It’s not often you get to watch an actor ejaculate into his mouth onscreen – in a respectable cinema that is. That’s what you’ll experience in the first few minutes of Shortbus; the very explicit and remarkable new film by Hedwig and the Angry Inch director, John Cameron Mitchell. If you’d like show your mother a movie that will reflect the gay experience, this is not the one to take her to. But it is one you will not want to miss – it’ll make you laugh, move you and turn you on.
Shortbus is a layered multiple character tale set in New York dealing with contemporary sexuality and relationships; there’s the gay couple trying to save their fragile relationship by opening it up to others; a sex therapist searching for her elusive first orgasm; a dominatrix hooker who just wants to have a real relationship with someone; and a smorgasbord of other characters all trying to make sense of life and love. They come together – so to speak – at a weekly creative, social and polysexual event called Shortbus.
It’s a real movie – in the sense that it has a genuine narrative; intelligent insight, coherent (and likable) characters, great performances and is professionally made – but is also described by Variety as “unquestionably the most sexually graphic American narrative feature ever made outside the porn industry”. And while there have been a number of hardcore art-house European features released over the last few years, Shortbus depicts the most explicit – real – gay sex scenes I’ve seen in any theatrically screened mainstream film.
Ster Kinekor, which is releasing the film in May, is showing Shortbus for limited Cinema Nouveau pre-screenings this March; 2 – 8 March at Rosebank in Joburg and 16 – 22 March at V&A Waterfront in Cape Town (only at the 8pm shows). One can’t fail to note that the screenings largely coincide with the OIA Film Festival at Nu Metro, but so what? There’s no reason to complain; we’re blessed with a month of great gay-themed films to pick and choose from.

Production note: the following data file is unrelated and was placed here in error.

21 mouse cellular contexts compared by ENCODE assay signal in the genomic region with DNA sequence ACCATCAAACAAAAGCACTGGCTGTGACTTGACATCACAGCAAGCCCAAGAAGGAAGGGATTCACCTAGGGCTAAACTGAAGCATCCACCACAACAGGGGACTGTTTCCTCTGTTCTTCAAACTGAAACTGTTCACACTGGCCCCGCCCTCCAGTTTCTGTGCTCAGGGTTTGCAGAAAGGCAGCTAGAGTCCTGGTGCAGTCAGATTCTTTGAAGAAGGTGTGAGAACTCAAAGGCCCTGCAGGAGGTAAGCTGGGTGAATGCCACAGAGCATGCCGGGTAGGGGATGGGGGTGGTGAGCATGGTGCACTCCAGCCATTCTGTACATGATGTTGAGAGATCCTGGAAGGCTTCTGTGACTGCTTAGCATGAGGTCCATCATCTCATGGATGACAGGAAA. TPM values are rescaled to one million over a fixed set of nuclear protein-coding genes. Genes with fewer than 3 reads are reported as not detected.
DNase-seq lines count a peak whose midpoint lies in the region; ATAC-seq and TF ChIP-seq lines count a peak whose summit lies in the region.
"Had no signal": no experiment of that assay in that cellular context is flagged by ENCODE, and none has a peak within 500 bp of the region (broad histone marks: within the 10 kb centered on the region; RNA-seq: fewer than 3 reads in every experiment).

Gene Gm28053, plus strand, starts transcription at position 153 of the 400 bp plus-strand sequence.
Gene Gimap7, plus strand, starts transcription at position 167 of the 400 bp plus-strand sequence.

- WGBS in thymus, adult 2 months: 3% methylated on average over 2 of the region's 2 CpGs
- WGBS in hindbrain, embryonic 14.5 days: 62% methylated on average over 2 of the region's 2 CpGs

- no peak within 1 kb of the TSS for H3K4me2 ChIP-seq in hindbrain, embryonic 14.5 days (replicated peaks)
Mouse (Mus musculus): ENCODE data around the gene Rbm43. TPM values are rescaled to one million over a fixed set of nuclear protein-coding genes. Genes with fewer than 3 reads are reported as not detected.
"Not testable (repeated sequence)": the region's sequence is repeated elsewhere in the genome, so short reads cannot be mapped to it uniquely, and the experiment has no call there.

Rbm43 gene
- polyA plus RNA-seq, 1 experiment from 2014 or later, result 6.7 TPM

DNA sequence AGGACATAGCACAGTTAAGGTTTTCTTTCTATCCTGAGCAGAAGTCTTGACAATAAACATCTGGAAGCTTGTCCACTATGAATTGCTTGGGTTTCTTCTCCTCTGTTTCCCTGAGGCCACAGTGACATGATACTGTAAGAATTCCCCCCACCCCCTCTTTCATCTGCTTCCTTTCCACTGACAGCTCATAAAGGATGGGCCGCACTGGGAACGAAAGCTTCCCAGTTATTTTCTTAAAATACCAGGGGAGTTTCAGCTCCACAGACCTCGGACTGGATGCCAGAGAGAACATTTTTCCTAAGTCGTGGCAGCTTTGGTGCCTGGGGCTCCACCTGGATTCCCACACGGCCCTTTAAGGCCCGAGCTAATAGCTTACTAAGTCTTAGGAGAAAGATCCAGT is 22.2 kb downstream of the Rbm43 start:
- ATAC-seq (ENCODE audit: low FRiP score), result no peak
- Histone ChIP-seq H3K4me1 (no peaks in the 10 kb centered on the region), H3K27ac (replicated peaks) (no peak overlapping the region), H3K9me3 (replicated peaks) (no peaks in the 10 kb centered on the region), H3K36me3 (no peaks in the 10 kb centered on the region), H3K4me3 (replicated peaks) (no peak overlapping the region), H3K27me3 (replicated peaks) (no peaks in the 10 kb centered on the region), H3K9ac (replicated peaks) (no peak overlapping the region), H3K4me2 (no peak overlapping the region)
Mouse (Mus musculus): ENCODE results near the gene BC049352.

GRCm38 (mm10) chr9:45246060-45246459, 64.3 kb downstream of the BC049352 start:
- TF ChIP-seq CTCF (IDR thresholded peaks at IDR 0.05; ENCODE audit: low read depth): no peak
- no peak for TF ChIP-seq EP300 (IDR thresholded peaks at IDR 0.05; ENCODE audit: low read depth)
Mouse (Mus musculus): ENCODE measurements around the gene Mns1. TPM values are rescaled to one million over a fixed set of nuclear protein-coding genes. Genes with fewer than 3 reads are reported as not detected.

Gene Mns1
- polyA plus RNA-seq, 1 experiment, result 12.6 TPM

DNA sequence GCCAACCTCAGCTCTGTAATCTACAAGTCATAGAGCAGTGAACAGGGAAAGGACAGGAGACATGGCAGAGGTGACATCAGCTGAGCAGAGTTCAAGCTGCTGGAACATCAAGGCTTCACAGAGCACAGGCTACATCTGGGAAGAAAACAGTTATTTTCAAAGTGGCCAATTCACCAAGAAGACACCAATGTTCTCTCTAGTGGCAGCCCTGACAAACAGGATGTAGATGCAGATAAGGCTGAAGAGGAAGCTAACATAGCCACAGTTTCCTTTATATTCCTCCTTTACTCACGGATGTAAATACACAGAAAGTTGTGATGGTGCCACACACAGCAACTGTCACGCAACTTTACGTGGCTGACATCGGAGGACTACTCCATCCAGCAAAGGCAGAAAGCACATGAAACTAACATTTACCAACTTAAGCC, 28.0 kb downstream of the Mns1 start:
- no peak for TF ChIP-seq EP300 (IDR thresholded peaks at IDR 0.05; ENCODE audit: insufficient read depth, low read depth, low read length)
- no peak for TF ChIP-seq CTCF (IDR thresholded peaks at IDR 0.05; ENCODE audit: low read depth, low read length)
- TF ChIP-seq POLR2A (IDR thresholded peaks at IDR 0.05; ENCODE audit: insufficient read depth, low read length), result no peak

In an interview with writer and director John Cameron Mitchell, Tony Rayns discusses the origins of Shortbus and the fascinating collaborative process through which it was made.
The project’s starting point…
I had been brought up in a strict Catholic/military environment and sex was the scariest thing imaginable, which, of course, made it fascinating. I had the idea of making a New York-style emotionally-challenging comedy that would be sexually frank, thought-provoking and, if possible, funny. It would not necessarily seek to be erotic; instead, it would try to use the language of sex as a metaphor for other aspects of the characters’ lives. I’ve always regarded sex as the nerve endings of people’s lives. I always thought that if you watched two strangers having sex you could make some very good guesses about them—from what their childhood was like to what they had eaten for lunch that day. At the same time, I wanted to create a film where the characters and script were developed through group improvisations, inspired by the disparate techniques of John Cassavetes, Robert Altman and Mike Leigh.
Finding the actors…